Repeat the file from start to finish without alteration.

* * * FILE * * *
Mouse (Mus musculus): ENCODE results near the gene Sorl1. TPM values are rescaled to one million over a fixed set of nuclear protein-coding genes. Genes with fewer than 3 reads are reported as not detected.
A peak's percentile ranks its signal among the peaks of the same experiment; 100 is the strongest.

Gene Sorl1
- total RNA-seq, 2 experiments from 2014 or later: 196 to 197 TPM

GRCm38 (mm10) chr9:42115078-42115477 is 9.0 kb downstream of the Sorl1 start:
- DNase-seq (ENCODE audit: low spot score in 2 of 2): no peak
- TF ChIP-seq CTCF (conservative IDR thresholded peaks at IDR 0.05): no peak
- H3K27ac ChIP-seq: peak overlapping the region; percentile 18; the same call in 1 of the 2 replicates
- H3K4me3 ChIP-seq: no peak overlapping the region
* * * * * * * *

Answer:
Mouse (Mus musculus): ENCODE results near the gene Sorl1. TPM values are rescaled to one million over a fixed set of nuclear protein-coding genes. Genes with fewer than 3 reads are reported as not detected.
A peak's percentile ranks its signal among the peaks of the same experiment; 100 is the strongest.

Gene Sorl1
- total RNA-seq, 2 experiments from 2014 or later: 196 to 197 TPM

GRCm38 (mm10) chr9:42115078-42115477 is 9.0 kb downstream of the Sorl1 start:
- DNase-seq (ENCODE audit: low spot score in 2 of 2): no peak
- TF ChIP-seq CTCF (conservative IDR thresholded peaks at IDR 0.05): no peak
- H3K27ac ChIP-seq: peak overlapping the region; percentile 18; the same call in 1 of the 2 replicates
- H3K4me3 ChIP-seq: no peak overlapping the region